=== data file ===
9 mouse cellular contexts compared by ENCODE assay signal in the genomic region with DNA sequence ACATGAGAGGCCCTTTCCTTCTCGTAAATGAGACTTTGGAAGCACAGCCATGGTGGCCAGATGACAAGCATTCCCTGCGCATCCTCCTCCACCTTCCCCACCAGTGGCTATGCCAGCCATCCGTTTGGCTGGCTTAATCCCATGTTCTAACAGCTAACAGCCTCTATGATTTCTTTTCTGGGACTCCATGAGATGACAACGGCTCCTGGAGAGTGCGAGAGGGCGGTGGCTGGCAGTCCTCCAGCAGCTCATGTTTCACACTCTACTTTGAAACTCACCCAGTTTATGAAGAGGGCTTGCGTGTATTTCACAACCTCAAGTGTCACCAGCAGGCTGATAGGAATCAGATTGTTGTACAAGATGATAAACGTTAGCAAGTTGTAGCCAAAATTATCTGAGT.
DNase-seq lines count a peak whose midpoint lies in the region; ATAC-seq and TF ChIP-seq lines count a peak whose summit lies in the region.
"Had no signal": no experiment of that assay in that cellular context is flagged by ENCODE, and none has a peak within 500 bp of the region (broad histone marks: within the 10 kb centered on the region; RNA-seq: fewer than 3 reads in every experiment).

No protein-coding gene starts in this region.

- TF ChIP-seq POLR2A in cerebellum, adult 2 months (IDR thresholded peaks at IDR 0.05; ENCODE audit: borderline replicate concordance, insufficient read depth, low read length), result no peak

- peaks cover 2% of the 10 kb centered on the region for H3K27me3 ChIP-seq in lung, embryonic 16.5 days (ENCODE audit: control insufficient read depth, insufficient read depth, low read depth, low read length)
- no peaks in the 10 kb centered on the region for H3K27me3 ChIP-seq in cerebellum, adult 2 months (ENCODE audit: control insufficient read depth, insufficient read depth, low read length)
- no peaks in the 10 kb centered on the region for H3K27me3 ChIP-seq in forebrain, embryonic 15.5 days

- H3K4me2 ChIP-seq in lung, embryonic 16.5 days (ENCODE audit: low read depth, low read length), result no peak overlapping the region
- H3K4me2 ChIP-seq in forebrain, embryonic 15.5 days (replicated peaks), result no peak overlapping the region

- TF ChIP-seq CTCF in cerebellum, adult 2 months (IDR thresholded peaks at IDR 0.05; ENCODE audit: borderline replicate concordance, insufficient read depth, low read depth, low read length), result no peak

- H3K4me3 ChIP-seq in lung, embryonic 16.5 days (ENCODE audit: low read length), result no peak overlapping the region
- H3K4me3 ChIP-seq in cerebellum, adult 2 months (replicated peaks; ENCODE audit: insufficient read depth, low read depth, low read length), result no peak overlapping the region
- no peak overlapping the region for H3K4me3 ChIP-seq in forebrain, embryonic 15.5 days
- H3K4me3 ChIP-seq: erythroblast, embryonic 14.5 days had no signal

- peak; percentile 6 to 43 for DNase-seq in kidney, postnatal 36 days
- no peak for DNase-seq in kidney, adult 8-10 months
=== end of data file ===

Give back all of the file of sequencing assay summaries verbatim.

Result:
9 mouse cellular contexts compared by ENCODE assay signal in the genomic region with DNA sequence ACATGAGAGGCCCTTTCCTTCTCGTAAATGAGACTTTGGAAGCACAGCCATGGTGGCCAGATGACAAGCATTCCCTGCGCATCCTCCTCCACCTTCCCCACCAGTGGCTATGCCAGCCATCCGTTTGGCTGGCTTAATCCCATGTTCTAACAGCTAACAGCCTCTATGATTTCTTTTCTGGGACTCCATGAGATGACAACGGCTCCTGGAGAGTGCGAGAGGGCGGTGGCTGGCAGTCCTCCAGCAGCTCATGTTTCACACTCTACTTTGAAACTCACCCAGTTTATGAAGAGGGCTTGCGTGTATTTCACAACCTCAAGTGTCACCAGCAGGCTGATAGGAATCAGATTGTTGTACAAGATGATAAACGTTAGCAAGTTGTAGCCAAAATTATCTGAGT.
DNase-seq lines count a peak whose midpoint lies in the region; ATAC-seq and TF ChIP-seq lines count a peak whose summit lies in the region.
"Had no signal": no experiment of that assay in that cellular context is flagged by ENCODE, and none has a peak within 500 bp of the region (broad histone marks: within the 10 kb centered on the region; RNA-seq: fewer than 3 reads in every experiment).

No protein-coding gene starts in this region.

- TF ChIP-seq POLR2A in cerebellum, adult 2 months (IDR thresholded peaks at IDR 0.05; ENCODE audit: borderline replicate concordance, insufficient read depth, low read length), result no peak

- peaks cover 2% of the 10 kb centered on the region for H3K27me3 ChIP-seq in lung, embryonic 16.5 days (ENCODE audit: control insufficient read depth, insufficient read depth, low read depth, low read length)
- no peaks in the 10 kb centered on the region for H3K27me3 ChIP-seq in cerebellum, adult 2 months (ENCODE audit: control insufficient read depth, insufficient read depth, low read length)
- no peaks in the 10 kb centered on the region for H3K27me3 ChIP-seq in forebrain, embryonic 15.5 days

- H3K4me2 ChIP-seq in lung, embryonic 16.5 days (ENCODE audit: low read depth, low read length), result no peak overlapping the region
- H3K4me2 ChIP-seq in forebrain, embryonic 15.5 days (replicated peaks), result no peak overlapping the region

- TF ChIP-seq CTCF in cerebellum, adult 2 months (IDR thresholded peaks at IDR 0.05; ENCODE audit: borderline replicate concordance, insufficient read depth, low read depth, low read length), result no peak

- H3K4me3 ChIP-seq in lung, embryonic 16.5 days (ENCODE audit: low read length), result no peak overlapping the region
- H3K4me3 ChIP-seq in cerebellum, adult 2 months (replicated peaks; ENCODE audit: insufficient read depth, low read depth, low read length), result no peak overlapping the region
- no peak overlapping the region for H3K4me3 ChIP-seq in forebrain, embryonic 15.5 days
- H3K4me3 ChIP-seq: erythroblast, embryonic 14.5 days had no signal

- peak; percentile 6 to 43 for DNase-seq in kidney, postnatal 36 days
- no peak for DNase-seq in kidney, adult 8-10 months